Best regards,

Jane

This book can be purchased in mass market from Amazon or Powells. No ebook yet.

REVIEW:  Wicked Lovely by Melissa Marr

REVIEW: Wicked Lovely by Melissa Marr

Dear Ms. Marr:

This story probably has one of the best opening scenes I’ve read. Keenan, the Summer King, has wooed countless of girls throughout the centuries, hoping that each is the one who will return Summer to the faeries. The Winter Queen, Keenan’s mother, has been slowly overtaking fairyland and the cold power of her rule is seeping into the human world. Keenan must find the Summer Queen for her power combined with his will be strong enough to combat the cold. For each girl Keenan seduces into loving him and who ultimately is not the Summer Queen, an eternal life of coldness is her reward, with only a wolf for a companion. The forsaken girl is only released from her captivity when another unsuspecting one falls for his golden charms.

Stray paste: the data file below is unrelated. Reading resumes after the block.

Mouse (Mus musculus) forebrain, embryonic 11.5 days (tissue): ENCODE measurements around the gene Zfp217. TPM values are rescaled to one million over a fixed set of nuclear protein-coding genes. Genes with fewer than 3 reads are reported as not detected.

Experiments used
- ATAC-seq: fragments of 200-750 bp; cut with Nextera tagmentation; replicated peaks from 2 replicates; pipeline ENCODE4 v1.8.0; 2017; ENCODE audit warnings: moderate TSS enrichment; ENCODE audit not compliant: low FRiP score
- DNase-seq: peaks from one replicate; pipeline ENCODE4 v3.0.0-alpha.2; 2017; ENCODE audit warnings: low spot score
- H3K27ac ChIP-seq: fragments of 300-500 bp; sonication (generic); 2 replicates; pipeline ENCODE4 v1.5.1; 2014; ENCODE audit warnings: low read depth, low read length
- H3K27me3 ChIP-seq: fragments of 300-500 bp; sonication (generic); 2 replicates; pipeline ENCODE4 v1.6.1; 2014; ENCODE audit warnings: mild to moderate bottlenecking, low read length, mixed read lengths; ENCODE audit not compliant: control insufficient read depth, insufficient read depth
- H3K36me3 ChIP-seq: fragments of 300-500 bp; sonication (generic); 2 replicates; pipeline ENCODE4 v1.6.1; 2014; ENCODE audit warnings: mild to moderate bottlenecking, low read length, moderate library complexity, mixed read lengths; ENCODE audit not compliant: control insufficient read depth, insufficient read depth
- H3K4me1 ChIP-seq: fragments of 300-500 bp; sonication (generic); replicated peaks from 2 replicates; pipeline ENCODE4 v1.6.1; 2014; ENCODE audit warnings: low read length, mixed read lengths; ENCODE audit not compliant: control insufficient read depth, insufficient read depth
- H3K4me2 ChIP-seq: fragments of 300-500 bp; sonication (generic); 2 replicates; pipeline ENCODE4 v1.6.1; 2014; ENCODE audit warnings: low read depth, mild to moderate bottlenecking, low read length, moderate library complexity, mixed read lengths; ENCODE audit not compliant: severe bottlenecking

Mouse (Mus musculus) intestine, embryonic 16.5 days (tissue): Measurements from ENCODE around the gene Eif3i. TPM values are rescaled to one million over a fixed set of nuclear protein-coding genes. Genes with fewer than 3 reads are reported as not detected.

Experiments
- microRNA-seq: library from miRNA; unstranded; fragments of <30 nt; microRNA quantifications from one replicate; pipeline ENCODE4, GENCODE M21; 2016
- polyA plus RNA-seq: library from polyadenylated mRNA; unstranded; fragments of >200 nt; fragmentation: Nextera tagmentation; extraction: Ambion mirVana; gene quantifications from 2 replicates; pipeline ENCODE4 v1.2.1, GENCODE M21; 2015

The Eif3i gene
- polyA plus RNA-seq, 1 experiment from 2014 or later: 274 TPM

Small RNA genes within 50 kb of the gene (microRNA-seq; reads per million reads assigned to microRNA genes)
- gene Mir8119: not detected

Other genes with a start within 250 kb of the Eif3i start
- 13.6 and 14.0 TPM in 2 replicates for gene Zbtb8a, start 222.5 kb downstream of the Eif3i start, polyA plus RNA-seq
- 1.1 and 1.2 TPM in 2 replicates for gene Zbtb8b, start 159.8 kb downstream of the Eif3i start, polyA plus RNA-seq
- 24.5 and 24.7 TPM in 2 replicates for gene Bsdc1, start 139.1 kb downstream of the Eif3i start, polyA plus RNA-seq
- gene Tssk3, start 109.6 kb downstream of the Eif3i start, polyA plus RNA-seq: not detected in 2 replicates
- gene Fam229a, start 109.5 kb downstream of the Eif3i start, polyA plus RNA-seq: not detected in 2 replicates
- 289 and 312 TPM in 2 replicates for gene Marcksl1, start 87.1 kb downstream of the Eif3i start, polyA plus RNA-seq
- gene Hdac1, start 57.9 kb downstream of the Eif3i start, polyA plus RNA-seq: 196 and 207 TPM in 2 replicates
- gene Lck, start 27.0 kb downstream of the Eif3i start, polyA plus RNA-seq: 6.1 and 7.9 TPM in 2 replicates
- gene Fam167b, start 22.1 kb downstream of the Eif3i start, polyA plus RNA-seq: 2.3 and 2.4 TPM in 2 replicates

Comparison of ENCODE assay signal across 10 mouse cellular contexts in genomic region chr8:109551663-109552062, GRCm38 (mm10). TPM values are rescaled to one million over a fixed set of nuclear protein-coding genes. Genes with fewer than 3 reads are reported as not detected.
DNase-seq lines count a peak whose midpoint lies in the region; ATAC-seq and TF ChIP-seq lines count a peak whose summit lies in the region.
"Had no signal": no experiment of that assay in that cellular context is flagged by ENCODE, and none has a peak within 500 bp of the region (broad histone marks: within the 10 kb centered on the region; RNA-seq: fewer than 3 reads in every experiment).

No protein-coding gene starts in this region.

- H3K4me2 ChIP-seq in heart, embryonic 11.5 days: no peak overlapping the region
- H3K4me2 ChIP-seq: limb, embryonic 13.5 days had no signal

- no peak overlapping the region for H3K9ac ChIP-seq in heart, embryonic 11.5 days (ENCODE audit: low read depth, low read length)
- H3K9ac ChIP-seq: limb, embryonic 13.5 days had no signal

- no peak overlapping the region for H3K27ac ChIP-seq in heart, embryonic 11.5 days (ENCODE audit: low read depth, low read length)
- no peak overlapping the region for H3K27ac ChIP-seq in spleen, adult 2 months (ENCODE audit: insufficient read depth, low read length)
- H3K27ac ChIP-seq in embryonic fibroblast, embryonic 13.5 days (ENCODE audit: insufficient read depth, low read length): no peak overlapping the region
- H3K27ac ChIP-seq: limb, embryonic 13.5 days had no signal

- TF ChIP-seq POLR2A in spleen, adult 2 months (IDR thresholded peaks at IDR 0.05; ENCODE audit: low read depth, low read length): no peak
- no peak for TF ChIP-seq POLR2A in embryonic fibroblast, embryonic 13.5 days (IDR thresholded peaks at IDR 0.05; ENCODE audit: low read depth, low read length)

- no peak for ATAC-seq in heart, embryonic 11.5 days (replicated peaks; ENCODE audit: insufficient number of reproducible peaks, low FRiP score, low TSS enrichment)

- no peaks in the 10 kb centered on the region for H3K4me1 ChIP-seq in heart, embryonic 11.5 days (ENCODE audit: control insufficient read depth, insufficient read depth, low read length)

Aislinn is his next target. He dreams of her and, like the many girls before he’s courted, believes that she is the one.

Aislinn is special. She can see the faeries and otherworld creatures. Her grandmother is the only one who knows this. Grandmother has taught her the rules to avoid being caught by the faeries, the first of which is to not draw attention to oneself. It wouldn’t matter if Aislinn tried to make herself invisible, as she sometimes does. She had already been marked. Aislinn was seemingly ordinary who found her extra ordinary power useless and frightening. Her only refuge is the converted train car her best friend and not-so-secret crush, Seth, calls home. It’s made of iron and not even the faeries are able to penetrate it.